Abstract: In this paper, we analyze the effects of religious identity - defined both as personal identification with a religious tradition and institutional ideas on the provision of public goods - on attitudes toward central government. We explore whether citizens belonging to collectivist rather than individualist religious denominations are more likely to evaluate their central government positively. Moreover, we explore whether adherence to collectivist norms of economic and political organization leads to a positive evaluation of central government. Surveys were conducted in Russia and Israel as these countries provide a mosaic of three major world religions - Judaism, Eastern Orthodoxy and Sunni Islam. The information gathered also allows us to study whether attitudes towards religious institutions such as the Russian Orthodox Church, the Chief Rabbinate in Jerusalem, the Jerusalem Islamic Waqf, and the Greek-Orthodox Patriarchate of Jerusalem in Israel are able to predict positive attitudes toward centralized forms of governance. We find strong support for the proposition that collectivist norms and an institutional religious identity enhance positive attitudes towards central government. --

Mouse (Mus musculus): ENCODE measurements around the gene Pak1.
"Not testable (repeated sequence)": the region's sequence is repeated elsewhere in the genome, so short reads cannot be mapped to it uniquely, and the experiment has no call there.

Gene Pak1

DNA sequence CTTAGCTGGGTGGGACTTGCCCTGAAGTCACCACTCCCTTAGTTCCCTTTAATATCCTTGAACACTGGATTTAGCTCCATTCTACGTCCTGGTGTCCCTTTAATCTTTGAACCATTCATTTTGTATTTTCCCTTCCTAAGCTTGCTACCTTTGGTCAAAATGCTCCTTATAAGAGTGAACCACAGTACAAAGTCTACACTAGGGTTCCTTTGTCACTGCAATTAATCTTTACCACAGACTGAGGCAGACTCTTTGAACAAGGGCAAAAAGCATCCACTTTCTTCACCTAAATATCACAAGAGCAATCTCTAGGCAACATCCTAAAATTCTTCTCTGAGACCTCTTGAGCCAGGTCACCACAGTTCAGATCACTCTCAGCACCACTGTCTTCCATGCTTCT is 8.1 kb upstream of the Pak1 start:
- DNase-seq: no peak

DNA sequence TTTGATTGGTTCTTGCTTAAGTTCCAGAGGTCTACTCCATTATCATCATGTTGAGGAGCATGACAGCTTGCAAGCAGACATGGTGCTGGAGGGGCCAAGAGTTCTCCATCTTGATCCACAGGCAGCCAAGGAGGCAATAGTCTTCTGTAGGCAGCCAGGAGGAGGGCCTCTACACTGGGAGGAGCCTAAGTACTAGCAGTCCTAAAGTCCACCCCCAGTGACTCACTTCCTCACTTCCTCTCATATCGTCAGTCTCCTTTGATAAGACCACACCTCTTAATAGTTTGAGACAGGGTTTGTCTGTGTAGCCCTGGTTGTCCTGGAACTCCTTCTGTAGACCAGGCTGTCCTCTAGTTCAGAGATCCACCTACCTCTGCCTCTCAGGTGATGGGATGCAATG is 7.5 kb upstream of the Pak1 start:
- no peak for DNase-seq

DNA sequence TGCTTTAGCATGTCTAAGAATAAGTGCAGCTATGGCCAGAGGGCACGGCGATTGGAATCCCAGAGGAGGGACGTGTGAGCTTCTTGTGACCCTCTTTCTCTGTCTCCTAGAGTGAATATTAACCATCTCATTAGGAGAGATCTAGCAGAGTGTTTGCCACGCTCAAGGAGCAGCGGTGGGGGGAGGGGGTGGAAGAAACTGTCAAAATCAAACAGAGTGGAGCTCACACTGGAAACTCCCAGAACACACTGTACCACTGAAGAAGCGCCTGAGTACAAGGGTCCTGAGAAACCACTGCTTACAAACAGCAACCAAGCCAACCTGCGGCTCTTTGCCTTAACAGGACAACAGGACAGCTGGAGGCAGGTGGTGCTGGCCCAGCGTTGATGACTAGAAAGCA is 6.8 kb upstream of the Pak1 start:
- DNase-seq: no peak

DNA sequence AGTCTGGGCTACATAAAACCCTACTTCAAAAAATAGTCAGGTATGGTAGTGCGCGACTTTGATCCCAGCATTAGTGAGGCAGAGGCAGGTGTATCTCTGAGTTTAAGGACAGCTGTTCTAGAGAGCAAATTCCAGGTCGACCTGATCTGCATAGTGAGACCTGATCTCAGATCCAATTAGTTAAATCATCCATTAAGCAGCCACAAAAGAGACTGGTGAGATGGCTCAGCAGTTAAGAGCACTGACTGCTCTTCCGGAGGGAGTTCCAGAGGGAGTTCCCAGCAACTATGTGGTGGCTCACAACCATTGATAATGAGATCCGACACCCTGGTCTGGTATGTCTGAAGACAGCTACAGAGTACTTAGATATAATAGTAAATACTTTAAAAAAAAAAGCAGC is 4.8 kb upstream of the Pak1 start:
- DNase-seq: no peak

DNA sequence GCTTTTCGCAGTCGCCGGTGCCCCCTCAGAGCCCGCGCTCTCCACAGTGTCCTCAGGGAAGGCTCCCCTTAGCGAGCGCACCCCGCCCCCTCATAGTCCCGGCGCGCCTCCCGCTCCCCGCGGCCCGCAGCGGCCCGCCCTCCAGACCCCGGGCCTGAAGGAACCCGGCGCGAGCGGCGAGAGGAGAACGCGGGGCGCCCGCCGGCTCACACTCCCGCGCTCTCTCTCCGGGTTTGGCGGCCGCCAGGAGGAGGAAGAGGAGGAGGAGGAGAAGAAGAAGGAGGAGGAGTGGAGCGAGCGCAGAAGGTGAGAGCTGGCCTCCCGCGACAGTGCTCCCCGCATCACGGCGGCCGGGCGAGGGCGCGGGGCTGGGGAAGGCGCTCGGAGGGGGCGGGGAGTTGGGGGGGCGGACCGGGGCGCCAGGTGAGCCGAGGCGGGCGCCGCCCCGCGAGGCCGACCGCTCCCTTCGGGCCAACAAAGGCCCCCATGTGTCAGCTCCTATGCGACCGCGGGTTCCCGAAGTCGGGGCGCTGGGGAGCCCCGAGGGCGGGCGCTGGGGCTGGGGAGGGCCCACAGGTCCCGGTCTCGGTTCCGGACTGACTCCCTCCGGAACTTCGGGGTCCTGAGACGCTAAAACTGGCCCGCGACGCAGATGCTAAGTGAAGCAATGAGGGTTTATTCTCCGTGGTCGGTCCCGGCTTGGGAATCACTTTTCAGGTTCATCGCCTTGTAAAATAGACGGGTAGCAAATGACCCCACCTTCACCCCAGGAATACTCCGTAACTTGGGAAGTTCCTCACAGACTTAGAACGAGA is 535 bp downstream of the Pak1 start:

Keywords: Religious identity,public goods,collectivism,individualism,local government,centralization,Russia,Israel
    JEL: P16 P17 P21 P35 P51 P52 Z12
    Date: 2013